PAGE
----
The corn has moved into the R3 (milk) stage in most fields. A few later planted full-season hybrids are late R2, and some early planted, early CRM hybrids are late R3 (full roasting ear), but most are just entering R3. There is a chart below showing days in each stage, but this is always relative to temperature and sunshine, not calendar days. These cool morning temps and sunny days (if we can get rid of the smoke) are great considering the dryness we are experiencing, but it also helps slows this crop down, allowing more kernel retention at the end of the ear. This is the first step at this point. Those very last kernels that were pollinated at the end are easily aborted with any stress and we see “tipback” or “nosing” (the article below explains more). Some hybrids will always show this tipback regardless if conditions are perfect or not. Some hybrids may fill to the tip and some may not, either way, just because you see this (or don’t see this), does not mean the crop is in trouble. Many hybrids will still add kernel depth later, that is why a little moisture and some bright sunny and cool days would be ideal to help us finish this crop. All of our fields could benefit from slowing down. Going quickly to tassel and then a nice slow grain fill with moisture and sunshine helped us get those big kernels in 2020 to boost yields.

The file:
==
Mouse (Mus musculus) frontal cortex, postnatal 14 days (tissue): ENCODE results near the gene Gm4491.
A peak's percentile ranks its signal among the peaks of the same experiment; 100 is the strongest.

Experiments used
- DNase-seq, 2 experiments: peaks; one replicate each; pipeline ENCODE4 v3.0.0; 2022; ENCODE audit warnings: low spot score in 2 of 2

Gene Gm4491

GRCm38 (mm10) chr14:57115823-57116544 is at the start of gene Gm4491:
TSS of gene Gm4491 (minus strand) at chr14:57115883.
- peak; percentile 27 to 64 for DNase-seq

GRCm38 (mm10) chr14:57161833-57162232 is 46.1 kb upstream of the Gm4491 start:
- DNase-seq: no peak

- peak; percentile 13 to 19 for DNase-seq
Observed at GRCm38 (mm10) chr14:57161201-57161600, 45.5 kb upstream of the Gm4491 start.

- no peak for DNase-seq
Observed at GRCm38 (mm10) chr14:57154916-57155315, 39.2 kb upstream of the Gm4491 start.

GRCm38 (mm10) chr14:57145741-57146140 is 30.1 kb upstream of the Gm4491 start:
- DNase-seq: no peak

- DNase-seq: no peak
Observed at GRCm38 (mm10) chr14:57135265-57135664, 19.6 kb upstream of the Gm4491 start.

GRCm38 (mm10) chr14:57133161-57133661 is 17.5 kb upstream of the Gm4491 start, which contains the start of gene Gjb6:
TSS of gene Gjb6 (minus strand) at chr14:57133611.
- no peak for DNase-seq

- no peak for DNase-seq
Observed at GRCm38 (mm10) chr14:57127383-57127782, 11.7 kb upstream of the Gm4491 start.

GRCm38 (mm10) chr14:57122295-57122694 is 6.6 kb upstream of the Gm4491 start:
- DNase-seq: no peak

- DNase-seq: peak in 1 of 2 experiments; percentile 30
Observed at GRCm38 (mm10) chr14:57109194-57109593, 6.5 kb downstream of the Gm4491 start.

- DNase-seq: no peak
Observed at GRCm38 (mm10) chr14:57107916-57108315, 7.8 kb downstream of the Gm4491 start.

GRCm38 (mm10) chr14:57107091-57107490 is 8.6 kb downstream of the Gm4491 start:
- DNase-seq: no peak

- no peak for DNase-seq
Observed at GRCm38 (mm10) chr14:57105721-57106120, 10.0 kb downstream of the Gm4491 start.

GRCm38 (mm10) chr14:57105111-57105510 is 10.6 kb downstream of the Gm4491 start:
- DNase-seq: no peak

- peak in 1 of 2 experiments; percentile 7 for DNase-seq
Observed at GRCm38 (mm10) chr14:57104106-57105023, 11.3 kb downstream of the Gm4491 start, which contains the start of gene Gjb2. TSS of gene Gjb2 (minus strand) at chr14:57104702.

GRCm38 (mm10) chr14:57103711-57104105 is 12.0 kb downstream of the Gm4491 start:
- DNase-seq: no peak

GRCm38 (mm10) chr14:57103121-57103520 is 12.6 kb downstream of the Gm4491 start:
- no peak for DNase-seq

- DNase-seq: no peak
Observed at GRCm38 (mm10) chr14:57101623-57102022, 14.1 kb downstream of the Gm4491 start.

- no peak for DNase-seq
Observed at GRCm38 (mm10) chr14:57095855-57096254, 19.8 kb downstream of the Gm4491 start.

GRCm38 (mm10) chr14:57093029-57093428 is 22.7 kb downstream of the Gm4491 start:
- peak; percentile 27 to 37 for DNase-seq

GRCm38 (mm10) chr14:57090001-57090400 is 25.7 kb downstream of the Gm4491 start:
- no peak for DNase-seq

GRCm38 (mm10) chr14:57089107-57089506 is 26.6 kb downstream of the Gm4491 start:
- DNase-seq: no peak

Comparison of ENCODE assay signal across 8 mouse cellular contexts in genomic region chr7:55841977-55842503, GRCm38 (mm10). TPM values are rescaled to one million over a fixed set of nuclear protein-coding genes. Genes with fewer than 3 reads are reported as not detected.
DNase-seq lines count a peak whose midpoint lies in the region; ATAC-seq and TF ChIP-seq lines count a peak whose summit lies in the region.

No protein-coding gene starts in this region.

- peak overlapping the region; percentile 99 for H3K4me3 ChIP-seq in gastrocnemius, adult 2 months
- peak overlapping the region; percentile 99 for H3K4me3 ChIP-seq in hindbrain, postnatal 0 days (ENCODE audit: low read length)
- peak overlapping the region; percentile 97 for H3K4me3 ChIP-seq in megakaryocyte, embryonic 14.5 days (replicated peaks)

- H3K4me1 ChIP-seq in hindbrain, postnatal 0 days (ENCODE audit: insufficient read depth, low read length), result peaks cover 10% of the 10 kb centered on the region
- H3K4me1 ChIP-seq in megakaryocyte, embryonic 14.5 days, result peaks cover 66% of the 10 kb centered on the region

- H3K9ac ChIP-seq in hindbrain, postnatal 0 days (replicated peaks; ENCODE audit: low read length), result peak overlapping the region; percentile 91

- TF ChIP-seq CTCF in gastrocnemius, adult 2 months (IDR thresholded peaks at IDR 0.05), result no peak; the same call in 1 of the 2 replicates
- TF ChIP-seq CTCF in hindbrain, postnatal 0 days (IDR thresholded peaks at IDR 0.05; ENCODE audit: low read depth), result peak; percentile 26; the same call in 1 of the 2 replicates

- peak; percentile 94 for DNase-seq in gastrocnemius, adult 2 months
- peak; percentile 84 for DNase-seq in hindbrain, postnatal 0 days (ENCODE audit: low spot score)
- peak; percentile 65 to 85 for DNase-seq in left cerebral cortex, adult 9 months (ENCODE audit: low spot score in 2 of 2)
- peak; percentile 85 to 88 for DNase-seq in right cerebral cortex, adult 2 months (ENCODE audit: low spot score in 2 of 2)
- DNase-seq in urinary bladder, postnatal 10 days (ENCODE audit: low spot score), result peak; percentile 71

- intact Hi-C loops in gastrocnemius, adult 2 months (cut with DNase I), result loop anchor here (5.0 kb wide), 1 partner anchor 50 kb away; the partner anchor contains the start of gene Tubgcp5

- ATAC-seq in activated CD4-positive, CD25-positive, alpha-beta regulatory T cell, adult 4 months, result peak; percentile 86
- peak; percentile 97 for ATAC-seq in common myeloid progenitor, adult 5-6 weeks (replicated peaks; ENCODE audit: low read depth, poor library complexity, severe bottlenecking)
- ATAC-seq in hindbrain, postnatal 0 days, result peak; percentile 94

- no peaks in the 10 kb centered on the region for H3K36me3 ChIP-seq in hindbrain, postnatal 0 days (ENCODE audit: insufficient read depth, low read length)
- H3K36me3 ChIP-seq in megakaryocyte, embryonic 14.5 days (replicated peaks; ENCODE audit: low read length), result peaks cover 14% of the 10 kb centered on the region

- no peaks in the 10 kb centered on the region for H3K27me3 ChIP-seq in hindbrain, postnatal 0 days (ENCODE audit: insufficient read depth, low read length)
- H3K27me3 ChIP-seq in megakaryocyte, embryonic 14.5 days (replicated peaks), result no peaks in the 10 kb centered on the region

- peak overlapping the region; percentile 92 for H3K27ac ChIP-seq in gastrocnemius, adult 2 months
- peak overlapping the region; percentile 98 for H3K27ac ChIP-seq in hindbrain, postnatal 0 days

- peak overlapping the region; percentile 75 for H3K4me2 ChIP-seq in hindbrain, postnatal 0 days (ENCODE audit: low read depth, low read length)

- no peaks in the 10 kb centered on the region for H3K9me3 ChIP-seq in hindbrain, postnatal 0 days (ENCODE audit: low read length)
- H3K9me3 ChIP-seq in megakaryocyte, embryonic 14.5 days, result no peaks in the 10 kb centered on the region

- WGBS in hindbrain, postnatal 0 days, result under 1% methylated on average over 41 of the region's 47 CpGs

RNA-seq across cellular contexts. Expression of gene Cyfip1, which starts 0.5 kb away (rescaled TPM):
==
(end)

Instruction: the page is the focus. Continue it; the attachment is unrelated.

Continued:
Yield estimations – As we start going into the fields this time of the year, it is much easier to make kernel counts. 16 around and 34 long is a very common number. (Early on it is fun to count to 44 long, but the smoke has taken some of those tips away). Assuming a harvestable ear count in 17′ 5″ of about 32 ears, gives us 16 X 34 X 32 = 17,408 Now the big variable – how many kernels in a bushel. This is what we have been trying to get a handle on for many years now and what we have learned is that the environment and the hybrid play a big role. For many, using 90 gives you a good estimate. 17,408 / 90 = 193.4 bu/ac
We have been doing our dry down study for many years to watch how hybrids not only dry down, but also to collect data regarding kernel factors. Below is a table with the last couple years summaries by hybrid so you can see the estimate for each one individually.
Look at P0306 and P0157 genetics. Look at how much variation we have seen in 4 different growing seasons. Using 85 or 61 is the difference between 205 bu/ac and 285 bu/ac. That can be a big swing. That is why we don’t get too excited about what we are counting until it is in the bin. While it is fun to try and see what’s out there, each hybrid is going to be different and how the season finishes will determine the factor we use.